AdaCore today announced the launch of its 4th annual “Make with Ada” programming competition. Geared towards enthusiasts and new Ada users, the goal is to design and implement an embedded software project where Ada and/or SPARK are the primary language technologies. Entrants must demonstrate that their system meets all requirements and uses sound software engineering practices.
The contest runs from September 10, 2019, to January 31, 2020, and offers over $8,000 in total prizes. Participants can register on the Hackster.io developer platform at www.hackster.io/contests/adacore2. Submissions from previous years include an electrocardiogram detection device, autonomous robots, a light meter controller and many more.
The competition is open to both individuals and team participants. Individuals must be at least 18, years of age. Teams can be composed of two to four participants, each of whom must be individually eligible. Student projects must be submitted either by a student participant (age 26 or less with a valid student ID), or a team comprised of student participants. Business-supported people/projects are not eligible.
Evaluation Criteria and Prizes
Projects will be judged based on project logs, and prizes will be awarded to those projects that best meet the overall criteria:
- Software quality – Does the software meet its requirements?;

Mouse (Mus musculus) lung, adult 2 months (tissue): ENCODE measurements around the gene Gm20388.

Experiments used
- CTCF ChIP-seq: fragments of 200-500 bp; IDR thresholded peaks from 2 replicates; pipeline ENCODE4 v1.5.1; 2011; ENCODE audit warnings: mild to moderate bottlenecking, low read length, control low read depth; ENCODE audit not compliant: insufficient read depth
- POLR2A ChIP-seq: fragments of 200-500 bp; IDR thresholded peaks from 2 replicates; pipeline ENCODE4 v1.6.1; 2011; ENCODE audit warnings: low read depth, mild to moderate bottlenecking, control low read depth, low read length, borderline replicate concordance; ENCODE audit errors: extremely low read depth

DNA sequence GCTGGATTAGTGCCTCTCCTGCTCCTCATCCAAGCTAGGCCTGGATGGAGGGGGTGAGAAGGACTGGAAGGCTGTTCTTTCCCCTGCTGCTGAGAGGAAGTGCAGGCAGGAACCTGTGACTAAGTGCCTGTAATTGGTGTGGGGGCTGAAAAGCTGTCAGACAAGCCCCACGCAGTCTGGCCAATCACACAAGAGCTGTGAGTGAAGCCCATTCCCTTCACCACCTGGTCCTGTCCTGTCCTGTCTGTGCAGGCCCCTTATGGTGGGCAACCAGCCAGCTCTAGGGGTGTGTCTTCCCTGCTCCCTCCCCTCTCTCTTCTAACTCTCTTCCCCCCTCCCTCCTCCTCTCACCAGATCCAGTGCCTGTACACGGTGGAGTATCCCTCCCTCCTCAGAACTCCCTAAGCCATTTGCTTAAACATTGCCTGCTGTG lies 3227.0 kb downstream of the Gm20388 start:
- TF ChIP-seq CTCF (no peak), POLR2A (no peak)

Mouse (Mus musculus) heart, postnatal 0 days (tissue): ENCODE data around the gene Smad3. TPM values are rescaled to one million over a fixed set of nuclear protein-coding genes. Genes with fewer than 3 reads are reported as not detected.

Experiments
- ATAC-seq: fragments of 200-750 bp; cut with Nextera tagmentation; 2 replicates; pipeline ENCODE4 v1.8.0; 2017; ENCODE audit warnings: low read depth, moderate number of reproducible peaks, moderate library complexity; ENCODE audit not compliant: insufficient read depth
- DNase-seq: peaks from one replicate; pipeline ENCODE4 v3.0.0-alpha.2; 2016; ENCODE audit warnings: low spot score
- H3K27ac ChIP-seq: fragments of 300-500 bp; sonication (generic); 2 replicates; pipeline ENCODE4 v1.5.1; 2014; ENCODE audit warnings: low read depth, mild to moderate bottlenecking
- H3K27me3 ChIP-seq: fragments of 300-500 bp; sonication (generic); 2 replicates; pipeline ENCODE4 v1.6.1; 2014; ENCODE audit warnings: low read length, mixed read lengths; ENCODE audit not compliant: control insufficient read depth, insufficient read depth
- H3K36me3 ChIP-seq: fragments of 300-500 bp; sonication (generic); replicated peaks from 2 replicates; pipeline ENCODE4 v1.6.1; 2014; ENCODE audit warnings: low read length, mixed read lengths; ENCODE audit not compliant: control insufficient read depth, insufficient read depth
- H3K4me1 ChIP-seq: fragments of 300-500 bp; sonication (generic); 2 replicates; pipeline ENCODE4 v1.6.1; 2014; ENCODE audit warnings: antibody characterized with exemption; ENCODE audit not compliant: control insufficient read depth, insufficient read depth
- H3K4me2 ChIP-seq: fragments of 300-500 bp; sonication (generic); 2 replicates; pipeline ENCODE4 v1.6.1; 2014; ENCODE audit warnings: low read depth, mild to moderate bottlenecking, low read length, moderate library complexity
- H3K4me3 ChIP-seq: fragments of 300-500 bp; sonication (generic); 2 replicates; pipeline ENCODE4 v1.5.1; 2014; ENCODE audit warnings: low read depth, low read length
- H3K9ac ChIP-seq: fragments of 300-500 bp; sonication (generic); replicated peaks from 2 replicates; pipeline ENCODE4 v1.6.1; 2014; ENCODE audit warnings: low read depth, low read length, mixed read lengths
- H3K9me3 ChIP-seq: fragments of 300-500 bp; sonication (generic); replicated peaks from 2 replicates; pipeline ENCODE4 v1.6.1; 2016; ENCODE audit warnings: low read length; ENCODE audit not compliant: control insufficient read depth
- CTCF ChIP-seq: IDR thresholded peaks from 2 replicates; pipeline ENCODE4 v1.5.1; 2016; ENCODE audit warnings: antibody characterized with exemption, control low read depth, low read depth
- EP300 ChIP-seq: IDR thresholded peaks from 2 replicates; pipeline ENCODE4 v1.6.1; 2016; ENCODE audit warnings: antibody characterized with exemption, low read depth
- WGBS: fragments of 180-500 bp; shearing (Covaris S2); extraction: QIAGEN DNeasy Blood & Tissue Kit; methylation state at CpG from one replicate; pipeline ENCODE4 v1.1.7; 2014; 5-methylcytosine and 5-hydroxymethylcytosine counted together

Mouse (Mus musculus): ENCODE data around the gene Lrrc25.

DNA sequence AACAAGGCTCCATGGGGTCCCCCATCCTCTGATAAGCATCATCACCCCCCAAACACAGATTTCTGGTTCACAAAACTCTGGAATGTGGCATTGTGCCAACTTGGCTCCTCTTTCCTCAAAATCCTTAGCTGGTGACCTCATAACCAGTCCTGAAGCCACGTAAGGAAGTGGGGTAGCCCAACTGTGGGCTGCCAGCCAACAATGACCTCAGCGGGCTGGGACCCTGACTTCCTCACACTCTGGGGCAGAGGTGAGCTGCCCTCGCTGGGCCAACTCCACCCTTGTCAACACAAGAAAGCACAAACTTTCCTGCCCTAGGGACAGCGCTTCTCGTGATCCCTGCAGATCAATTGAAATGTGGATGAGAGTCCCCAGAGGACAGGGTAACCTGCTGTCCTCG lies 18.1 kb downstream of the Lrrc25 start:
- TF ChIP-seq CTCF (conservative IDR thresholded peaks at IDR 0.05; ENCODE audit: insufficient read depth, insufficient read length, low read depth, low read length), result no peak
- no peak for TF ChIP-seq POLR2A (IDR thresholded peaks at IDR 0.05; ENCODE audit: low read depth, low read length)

- Openness – Is the project open source?; and
- New this year! “Buzz factor” – Does it have the wow effect to appeal to the software community?
The following prizes will be awarded as part of the Competition:
- One First Prize, in the amount of 2000 (two thousand) USD
- Ten Finalist Prizes, in the amount of 600 (six hundred) USD each
- One Student-only Prize (an Analog Discovery 2 Pro Bundle worth 299.99 USD) will go to the best-ranking student finalist. A project submitted by a student is eligible for both the Student-only Prize and the cash prizes.
Award winners will be announced in March 2020.
Project submissions will be evaluated by a judging panel consisting of Bill Wong, Senior Technology Editor at Electronic Design, and Fabien Chouteau, AdaCore software engineer, and author of the Make with Ada blog post series.
“Many programmers tend to discount Ada and SPARK because of the many myths surrounding Ada, including Ada is too complex to implement and too complex to learn,” said Bill Wong. “As contestants of this annual programming competition demonstrate, developing embedded software with Ada is a lot easier than you think, and the benefits (cost savings, quality code, fewer bugs, etc.) are many.”
“One of the main goals of our annual competition is to give more exposure to the benefits of Ada, SPARK and related technologies, so this year we have decided to improve the criteria,” said Fabien Chouteau. “In addition to software quality and open source foundations, we will be looking for projects that will appeal to the technology community in general.”